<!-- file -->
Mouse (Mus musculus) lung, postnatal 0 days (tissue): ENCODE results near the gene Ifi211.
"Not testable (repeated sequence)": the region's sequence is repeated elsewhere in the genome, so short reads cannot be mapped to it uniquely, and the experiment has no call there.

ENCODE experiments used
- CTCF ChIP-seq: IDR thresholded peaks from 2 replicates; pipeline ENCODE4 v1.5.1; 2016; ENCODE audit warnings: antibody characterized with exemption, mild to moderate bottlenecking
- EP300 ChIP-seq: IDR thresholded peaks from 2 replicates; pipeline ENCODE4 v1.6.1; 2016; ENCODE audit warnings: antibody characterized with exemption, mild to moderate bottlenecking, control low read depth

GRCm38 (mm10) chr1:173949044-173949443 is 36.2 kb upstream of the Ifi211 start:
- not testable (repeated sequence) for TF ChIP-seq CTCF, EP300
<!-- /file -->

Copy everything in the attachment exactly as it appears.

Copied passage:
Mouse (Mus musculus) lung, postnatal 0 days (tissue): ENCODE results near the gene Ifi211.
"Not testable (repeated sequence)": the region's sequence is repeated elsewhere in the genome, so short reads cannot be mapped to it uniquely, and the experiment has no call there.

ENCODE experiments used
- CTCF ChIP-seq: IDR thresholded peaks from 2 replicates; pipeline ENCODE4 v1.5.1; 2016; ENCODE audit warnings: antibody characterized with exemption, mild to moderate bottlenecking
- EP300 ChIP-seq: IDR thresholded peaks from 2 replicates; pipeline ENCODE4 v1.6.1; 2016; ENCODE audit warnings: antibody characterized with exemption, mild to moderate bottlenecking, control low read depth

GRCm38 (mm10) chr1:173949044-173949443 is 36.2 kb upstream of the Ifi211 start:
- not testable (repeated sequence) for TF ChIP-seq CTCF, EP300